In relation, a 2010 patent5 described a topical composition to enhance the healing of burns and UV and radiation erythema. It was based on a water-soluble powder obtained by concentrating mashed or crushed tomatoes under vacuum, then drying them. The final composition included at least one carotenoid with 6.0-20.0% lycopene, along with: 0.1-5.0% caffeic acid; 0.1-5.0% alpha-tocopherol or mixed tocopherols; 0.1-1.0% alcoholic tincture of calendula extract; and 0.1-2.5% tea tree oil.

This composition was found to significantly improve the healing time in first- and second-degree thermal skin burns, sunburn and radiation-induced erythema. Furthermore, it not only reduced pain and inflammation, but prevented blistering, maintained flexibility of the skin, and accelerated the normal healing process.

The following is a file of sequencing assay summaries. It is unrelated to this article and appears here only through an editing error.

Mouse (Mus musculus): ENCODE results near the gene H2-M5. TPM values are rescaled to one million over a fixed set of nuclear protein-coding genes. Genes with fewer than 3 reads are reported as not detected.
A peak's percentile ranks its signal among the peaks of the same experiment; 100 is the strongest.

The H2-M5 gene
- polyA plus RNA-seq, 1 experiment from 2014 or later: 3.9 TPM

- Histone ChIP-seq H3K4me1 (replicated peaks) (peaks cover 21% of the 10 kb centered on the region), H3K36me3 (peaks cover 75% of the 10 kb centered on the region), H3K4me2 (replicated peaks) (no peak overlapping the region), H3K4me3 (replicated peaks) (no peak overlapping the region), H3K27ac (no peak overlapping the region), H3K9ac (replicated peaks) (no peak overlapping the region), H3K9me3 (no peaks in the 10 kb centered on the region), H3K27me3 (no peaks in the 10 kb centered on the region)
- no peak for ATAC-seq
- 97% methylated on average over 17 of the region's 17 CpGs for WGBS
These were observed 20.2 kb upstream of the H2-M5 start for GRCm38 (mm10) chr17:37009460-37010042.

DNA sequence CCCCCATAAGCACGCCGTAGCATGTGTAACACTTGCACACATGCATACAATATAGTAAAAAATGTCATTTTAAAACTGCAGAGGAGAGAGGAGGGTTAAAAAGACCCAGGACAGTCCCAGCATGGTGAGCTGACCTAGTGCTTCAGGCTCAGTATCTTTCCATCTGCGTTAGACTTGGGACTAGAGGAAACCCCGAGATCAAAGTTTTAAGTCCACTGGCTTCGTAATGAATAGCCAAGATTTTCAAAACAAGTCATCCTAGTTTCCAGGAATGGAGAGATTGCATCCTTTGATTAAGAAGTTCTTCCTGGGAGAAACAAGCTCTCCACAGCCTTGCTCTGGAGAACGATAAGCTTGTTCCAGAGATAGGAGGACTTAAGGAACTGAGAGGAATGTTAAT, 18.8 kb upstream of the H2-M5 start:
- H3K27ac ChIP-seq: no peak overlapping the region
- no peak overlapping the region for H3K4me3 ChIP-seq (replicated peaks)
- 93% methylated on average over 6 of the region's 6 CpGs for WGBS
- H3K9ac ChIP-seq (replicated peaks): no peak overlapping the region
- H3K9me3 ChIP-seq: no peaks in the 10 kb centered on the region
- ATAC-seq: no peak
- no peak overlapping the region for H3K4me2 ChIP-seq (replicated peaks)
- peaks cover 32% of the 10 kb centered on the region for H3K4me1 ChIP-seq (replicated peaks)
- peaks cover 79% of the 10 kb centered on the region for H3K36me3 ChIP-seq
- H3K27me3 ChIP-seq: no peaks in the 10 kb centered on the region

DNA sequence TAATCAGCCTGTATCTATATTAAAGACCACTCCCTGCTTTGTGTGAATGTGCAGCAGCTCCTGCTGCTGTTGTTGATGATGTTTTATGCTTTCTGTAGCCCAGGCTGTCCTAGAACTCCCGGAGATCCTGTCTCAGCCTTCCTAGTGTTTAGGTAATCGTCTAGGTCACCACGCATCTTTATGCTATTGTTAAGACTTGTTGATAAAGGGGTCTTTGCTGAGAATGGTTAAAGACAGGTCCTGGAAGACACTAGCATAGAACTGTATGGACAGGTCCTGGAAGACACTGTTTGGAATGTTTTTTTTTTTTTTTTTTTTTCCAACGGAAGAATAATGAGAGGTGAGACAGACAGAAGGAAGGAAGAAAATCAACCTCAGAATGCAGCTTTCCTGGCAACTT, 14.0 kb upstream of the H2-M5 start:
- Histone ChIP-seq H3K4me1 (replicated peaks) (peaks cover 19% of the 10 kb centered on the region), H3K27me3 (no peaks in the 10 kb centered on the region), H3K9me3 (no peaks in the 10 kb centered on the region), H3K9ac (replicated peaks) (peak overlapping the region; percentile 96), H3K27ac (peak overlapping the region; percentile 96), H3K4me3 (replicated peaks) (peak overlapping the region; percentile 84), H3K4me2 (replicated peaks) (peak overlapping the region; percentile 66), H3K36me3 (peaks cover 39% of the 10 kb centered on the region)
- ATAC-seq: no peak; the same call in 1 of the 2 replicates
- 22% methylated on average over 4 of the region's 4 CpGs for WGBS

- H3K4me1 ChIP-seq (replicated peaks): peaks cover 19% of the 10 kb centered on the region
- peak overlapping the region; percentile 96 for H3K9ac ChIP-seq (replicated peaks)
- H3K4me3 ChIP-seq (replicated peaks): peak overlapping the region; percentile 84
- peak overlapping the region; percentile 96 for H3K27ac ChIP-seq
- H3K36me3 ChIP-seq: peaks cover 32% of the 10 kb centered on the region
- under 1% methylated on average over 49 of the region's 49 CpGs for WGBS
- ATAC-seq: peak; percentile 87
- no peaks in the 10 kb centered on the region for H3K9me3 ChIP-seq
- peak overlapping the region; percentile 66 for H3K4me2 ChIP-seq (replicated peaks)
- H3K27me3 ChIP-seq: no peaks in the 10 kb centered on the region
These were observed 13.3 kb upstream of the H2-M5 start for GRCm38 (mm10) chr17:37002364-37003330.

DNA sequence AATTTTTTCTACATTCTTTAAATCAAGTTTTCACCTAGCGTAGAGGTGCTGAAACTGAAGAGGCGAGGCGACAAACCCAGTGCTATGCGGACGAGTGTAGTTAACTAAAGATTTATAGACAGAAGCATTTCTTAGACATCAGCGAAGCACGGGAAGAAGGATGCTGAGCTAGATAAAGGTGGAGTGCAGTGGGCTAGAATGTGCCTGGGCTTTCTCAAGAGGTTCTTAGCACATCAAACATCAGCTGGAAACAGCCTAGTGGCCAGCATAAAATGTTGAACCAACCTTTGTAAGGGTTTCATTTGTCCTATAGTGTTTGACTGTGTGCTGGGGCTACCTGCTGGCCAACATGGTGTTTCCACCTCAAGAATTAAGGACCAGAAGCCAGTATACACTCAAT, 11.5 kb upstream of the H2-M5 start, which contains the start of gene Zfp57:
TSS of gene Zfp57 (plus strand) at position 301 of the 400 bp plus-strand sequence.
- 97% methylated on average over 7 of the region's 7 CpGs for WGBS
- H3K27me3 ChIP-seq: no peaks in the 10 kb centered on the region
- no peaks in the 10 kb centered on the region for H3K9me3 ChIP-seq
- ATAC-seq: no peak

Another study6 tested the effects of an anti-wrinkle tomato lotion in humans. Twenty healthy female volunteers were recruited, 10 of which used a placebo lotion and 10 who used a tomato-based formula (at a rate of 25 mg of lycopene/100 g lotion). After 42 days of application, the tomato powder formula significantly decreased wrinkles. It also was found to be compatible with skin, causing no sensitivity or reactions. How did it work? The researchers credited antioxidants.

Antioxidants in Action

While a variety of oral and topical therapies is available to treat wrinkles, many of the most successful ones include antioxidants. Antioxidants decrease the number of reactive oxygen species (ROS) in the skin by scavenging them, reducing their levels and preventing them from reaching biological targets. This, in turn, stops oxidative stress and can prevent signs of aging. Examples of antioxidants used in cosmetics include trichloroacetic acid (TCA), α-hydroxy acids (AHAs), β-hydroxy acids, vitamin E, ascorbic acid, phenolic compounds and, of course, lycopene.6